The Kings offense had been strong of late, generating more than thirty shots in each of the last three games. But before that, they had a spell of five games where they were under that magical mark. But the shots just wouldn’t hit the net on this night. The team ended the game with 29 shots. Nashville had just 20. Coach Stevens knows well the power of the Nashville style of defense.
“They’re as good a team as there is in the Western Conference.” He would add, “It seemed like every time we crawled back in, we got a little bit more behind.” He said that he “didn’t think we quite had everybody tonight,” though he wouldn’t elaborate on who was playing passenger.
They did get the game to 3-2 early in period three, the hard-working line of Shore, Lewis, and Iafallo putting on past Rinne in the form of a wrist shot by Lewis, his tenth goal of the year, after Shore stopped the puck
But the Predators came straight back at them, putting in their fourth goal a minute and a few seconds later. Not pretty, it was a slapshot from the point with a crowd making it hard for Quick to see the puck. It may have hit a body in front and redirected. The Kings made it interesting with a goal at 8:24 of the third. This meant that they had more than ten minutes to tie things. The were no great until the last few minutes, and particularly when Quick was out. The Preds iced the puck a couple of times, giving the Kings a chance to set up. They were forcing shots towards the net to the last second. Nothing would go. The Predators walked away with the 4-3 win.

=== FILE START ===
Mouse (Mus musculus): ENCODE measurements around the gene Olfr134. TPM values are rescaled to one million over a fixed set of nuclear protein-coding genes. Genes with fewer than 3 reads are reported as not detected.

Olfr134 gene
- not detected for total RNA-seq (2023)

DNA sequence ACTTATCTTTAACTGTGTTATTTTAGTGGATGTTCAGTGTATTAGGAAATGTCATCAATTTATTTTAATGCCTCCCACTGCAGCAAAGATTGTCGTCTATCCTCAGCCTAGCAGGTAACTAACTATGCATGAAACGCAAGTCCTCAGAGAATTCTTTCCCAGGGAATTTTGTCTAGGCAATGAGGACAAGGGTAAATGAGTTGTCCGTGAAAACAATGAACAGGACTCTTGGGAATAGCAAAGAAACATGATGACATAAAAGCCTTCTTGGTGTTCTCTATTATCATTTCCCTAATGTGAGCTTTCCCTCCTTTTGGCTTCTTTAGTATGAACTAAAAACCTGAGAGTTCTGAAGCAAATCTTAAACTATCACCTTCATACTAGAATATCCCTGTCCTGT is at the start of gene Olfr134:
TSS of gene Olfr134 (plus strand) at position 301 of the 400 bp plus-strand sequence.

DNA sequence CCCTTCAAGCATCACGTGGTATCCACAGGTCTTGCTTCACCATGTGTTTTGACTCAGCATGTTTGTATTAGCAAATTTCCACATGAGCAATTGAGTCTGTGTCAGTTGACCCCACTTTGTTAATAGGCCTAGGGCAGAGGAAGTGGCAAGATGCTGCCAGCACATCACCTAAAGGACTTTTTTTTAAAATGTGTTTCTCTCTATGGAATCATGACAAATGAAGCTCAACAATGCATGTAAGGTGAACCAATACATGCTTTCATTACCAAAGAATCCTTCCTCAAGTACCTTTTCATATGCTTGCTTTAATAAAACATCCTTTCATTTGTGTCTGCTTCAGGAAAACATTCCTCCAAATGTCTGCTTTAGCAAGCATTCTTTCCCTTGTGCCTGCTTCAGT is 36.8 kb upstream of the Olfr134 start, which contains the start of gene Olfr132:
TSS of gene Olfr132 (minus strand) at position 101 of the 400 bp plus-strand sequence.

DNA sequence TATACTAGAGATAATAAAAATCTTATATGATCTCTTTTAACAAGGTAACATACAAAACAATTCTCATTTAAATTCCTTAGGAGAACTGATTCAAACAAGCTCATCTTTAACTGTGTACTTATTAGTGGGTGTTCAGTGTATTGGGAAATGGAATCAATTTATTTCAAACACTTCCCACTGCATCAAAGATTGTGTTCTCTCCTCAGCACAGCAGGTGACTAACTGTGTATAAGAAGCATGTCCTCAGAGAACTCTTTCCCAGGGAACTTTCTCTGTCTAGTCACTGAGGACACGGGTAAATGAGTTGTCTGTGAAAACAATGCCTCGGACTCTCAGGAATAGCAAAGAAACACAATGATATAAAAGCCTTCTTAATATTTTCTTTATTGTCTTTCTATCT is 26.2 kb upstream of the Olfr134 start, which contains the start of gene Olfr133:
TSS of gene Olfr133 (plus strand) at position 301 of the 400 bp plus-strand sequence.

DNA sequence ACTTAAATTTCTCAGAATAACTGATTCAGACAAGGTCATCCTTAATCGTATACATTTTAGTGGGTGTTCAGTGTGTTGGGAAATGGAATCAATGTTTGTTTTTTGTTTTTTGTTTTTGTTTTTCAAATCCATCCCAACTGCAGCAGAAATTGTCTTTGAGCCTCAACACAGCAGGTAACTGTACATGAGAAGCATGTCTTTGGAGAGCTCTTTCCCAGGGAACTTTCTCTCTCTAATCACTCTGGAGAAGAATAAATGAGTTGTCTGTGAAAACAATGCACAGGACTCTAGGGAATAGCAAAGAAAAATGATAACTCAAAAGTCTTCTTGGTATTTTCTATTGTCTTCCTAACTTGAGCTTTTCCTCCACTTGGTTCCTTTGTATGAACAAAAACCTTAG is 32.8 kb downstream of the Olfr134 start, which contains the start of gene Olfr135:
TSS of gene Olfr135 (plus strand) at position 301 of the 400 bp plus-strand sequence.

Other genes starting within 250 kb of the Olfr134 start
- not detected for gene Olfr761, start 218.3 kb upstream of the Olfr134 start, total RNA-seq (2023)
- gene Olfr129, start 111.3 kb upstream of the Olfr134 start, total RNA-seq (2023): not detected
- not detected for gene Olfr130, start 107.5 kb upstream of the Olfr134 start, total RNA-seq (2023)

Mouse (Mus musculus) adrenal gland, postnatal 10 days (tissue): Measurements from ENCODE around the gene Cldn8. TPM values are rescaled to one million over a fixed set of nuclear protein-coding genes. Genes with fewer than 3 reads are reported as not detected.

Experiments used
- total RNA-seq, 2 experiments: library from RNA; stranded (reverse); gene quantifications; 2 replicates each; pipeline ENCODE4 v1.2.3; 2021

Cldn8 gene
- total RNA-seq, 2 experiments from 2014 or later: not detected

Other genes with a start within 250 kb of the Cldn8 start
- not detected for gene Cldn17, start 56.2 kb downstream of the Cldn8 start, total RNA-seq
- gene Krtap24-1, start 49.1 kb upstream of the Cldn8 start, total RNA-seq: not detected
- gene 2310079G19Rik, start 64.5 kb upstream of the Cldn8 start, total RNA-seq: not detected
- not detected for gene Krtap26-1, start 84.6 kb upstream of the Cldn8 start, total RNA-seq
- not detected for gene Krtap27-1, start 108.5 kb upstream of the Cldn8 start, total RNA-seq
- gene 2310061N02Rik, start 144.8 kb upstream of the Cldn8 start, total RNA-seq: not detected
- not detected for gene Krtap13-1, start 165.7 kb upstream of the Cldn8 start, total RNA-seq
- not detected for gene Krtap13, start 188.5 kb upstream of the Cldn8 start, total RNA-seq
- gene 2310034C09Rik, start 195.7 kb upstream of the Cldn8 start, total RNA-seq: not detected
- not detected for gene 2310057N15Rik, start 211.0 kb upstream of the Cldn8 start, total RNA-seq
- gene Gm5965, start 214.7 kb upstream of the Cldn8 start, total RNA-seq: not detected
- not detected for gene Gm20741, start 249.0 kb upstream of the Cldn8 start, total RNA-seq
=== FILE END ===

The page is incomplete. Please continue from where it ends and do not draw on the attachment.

On the matter of personnel, let’s go back to where we started: Christian Folin. He dressed after missing six games in IR. Prior to that, he had played a string of eight games, during which he recorded a goal and two assists. Sitting in his place was Oscar Fantenberg, a defenseman who had played six of the prior eight games.
Also scratched were Andy Andreoff and Jussi Jokinen. The former has been in and out of the lineup, part of the time on IR, because of a stupid, useless fight staged in a game versus the Ducks late in November. The latter had played the three games prior to this one after missing four games.
In their places—Jonny Brodzinski and Alex Iafallo, who had not dressed for the prior couple of games (three for Brodzinski).
Also out, Jake Muzzin. He’s on IR retroactive to January 4th, with no cause having been specified by the team to date. Kevin Gravel drew in. He has played most of the year in AHL Ontario. He was called up five games ago, playing two, sitting two, and now playing this one.
In other words, in the end, nothing much is new in Kings-land, except that they‘re winning a lot more hockey games than they did last year, and doing so with something of a goal-scoring flurry. And using the same old strategy of hoping that Mr. Quick is solid night in and night out in the net.
The Kings now go in their mandatory break. Stevens said of that, “You can look at the break any way you want it. When you have the brush in your hand, you can paint any kind of picture you want to paint, like you guys do. The truth of the matter is, the break is the break, right? If you’re coming off a really good stretch, you could argue you want to keep the momentum going. But the schedule has been tough. We’ve had a lot of travel as of late . . . . It’s a good reset time.”
The team next plays Anaheim at home Saturday. It will be the day broadcaster Bob Miller’s statue is unveiled.